Harlem’s Black nuns celebrate 100 years of service

TRUDY TOMLINSON | 3/24/2016, 4:05 p.m.
The Franciscan Handmaids of the Most Pure Heart of Mary, one of only three orders of Black nuns in the ...
The Sisters of FHM are presented an award by Susan L. Taylor with David Ushery (l) and Contessa Brewer (r) Regina Fleming photo

The Franciscan Handmaids of the Most Pure Heart of Mary, one of only three orders of Black nuns in the United States, marked its centennial with a gala and benefit at the New York Academy of Medicine in Manhattan.

Inspired by Pope Francis to keep the order together, the Harlem-based order, best known for its work in educating children and feeding the poor, was preparing to phase out in 2014 because of economic hardships, a decline in interest in religious life by young Americans and an aging infirm membership is now looking forward to its next 100 years of service.

“The mission of the order has not yet ended,” said Sister Gertrude Lilly Ihenacho, who as congregation minister heads up the mostly Black order. “The spirit informed us to wake up and revive what is left before we die.”

In 1923, the group moved to Harlem at the request of Cardinal Patrick Hayes and launched one of the first preschool educational programs in New York, which went on to educate such notables as Rep. Charles B. Rangel and the late Kevin Lofton, president of the Catholic Health Association of America. The St. Benedict Day Nursery remains to carry on the legacy of excellence.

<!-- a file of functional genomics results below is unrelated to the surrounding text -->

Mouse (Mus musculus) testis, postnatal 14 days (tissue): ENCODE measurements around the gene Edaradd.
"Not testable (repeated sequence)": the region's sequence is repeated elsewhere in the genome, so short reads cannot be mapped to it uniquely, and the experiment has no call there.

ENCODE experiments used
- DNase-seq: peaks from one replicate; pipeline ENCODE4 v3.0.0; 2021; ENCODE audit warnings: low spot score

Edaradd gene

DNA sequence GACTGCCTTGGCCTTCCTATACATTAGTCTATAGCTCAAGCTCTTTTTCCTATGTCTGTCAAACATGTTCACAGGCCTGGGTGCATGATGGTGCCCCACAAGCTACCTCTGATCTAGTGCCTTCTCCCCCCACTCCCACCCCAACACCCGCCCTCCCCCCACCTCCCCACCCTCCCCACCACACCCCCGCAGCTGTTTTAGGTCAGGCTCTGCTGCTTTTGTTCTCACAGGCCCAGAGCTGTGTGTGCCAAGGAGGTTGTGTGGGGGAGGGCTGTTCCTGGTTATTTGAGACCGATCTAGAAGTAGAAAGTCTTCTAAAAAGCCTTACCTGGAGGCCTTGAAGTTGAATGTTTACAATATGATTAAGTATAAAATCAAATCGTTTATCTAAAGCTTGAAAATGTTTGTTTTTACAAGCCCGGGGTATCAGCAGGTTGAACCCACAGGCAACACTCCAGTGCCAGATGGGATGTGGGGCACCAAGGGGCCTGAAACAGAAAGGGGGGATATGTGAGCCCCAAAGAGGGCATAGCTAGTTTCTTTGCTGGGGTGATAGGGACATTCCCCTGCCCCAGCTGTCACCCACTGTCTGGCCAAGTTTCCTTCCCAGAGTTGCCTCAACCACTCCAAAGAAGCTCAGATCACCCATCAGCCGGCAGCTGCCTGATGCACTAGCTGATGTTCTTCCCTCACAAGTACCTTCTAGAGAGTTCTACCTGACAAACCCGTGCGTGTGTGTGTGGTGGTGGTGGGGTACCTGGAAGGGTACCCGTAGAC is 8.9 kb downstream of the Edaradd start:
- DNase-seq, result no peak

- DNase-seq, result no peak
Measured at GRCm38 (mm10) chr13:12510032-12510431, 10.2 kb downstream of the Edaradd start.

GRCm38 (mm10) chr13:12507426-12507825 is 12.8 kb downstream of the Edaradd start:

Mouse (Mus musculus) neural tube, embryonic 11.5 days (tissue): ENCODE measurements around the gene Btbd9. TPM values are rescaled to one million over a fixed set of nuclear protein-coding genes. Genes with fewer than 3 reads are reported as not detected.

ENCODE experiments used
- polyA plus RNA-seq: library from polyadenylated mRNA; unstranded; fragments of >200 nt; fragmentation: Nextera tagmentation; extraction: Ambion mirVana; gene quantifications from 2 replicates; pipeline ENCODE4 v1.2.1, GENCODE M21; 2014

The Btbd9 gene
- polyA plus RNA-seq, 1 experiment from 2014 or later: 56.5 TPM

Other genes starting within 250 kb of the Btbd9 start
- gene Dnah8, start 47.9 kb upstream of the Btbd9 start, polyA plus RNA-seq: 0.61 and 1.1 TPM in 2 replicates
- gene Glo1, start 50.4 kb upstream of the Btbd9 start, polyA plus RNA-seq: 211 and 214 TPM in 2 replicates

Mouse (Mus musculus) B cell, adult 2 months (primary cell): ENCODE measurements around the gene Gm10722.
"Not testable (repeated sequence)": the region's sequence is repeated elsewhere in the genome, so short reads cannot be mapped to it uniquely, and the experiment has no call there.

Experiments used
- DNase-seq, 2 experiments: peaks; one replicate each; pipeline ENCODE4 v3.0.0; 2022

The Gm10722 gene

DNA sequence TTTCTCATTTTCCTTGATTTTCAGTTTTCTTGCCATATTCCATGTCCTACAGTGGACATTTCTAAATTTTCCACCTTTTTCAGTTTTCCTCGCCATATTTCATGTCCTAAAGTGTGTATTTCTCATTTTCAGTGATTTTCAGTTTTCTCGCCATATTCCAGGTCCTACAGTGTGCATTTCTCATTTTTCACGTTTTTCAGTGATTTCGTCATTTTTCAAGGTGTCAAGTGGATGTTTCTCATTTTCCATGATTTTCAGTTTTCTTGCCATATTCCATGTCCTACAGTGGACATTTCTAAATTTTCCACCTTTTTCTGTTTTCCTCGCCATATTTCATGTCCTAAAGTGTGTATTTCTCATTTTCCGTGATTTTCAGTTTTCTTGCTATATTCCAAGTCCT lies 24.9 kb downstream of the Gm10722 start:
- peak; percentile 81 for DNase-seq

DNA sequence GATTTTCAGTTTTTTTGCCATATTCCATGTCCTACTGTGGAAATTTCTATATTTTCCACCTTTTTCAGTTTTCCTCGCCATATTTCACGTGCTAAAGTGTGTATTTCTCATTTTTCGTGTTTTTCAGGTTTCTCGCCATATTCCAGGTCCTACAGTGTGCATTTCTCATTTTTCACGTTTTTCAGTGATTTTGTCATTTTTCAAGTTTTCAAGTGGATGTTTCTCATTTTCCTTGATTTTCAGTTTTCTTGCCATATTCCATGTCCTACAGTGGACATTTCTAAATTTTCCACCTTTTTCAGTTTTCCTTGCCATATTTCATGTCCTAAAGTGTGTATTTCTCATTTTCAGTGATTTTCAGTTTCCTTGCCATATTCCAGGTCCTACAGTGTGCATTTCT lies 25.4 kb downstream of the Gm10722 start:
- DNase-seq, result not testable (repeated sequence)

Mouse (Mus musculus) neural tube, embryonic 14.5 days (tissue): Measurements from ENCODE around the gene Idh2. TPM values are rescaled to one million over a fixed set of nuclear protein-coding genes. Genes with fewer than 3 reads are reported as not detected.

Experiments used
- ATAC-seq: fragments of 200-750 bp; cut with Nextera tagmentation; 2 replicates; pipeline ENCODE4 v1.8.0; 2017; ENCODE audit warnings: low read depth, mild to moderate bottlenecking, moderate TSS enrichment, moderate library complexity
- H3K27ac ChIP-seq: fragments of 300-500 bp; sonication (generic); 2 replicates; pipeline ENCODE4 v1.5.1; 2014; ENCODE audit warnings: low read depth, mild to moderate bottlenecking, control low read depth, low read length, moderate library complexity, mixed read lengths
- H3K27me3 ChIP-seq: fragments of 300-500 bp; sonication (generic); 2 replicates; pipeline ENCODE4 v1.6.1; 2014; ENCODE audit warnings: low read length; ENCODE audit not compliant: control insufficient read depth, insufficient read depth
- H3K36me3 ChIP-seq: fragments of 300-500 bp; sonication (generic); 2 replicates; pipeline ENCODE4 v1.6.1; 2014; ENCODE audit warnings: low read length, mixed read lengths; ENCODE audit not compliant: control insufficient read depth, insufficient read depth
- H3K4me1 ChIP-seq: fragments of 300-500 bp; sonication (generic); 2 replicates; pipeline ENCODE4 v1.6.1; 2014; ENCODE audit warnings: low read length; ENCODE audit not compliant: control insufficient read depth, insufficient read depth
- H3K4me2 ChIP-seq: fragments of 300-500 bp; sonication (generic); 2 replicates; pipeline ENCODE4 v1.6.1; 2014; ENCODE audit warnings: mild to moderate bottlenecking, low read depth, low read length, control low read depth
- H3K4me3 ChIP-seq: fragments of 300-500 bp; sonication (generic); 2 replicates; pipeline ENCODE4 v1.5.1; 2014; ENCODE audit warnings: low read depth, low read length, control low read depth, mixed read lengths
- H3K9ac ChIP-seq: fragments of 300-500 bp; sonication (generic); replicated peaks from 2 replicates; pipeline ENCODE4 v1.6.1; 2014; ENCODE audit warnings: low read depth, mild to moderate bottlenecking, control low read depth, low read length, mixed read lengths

The FHM feeds more than 20,000 families annually at the St. Edward Food Pantry on Staten Island at Mt. Loretto, a center for Catholic Charities. The order was awarded the Kathy Goldman Beyond Food Award at the 15th annual Food Bank of New York Conference in 2006 for their efforts to address the hunger crisis.

Photos by Regina Fleming

The sisters also have led several preventative care medical missions to Nigeria servicing approximately 2,000 people per mission since 2000, provide clothing and Christmas gifts and toys to the needy and provide altar bread to many parishes in the Archdiocese of New York.

Inspired to embark on a course of revitalization, the order started thinking outside the box and endeavoring to take on new activities. They have since reached out not only to other parts of the United States to encourage others to join them in religious life but also to parts of Africa and the Caribbean, where several current sisters have ties.

The FHM now has six new sisters in formation (in training) and has expanded its day nursery and food pantry. They also opened a convent in the Archdiocese of Owerri in Nigeria.The sisters there do home visitation to the sick elderly, teach Catholic catechism to children and prepare Catholic couples for marriage in rural areas.

“We are moving on with our new youth initiative, where we work with young people who are vulnerable to help empower them,” stated Sister Gertrude Lilly Ihenacho. “We want them to realize that God loves them. We are going to work with them in their everyday life so we can help them reach actualization of whatever God has put them on this Earth to do. We are also focusing on our young adults that have desire to go to school and teen mothers that has no other place to go. We encourage them and take care of their kids for them to move forward.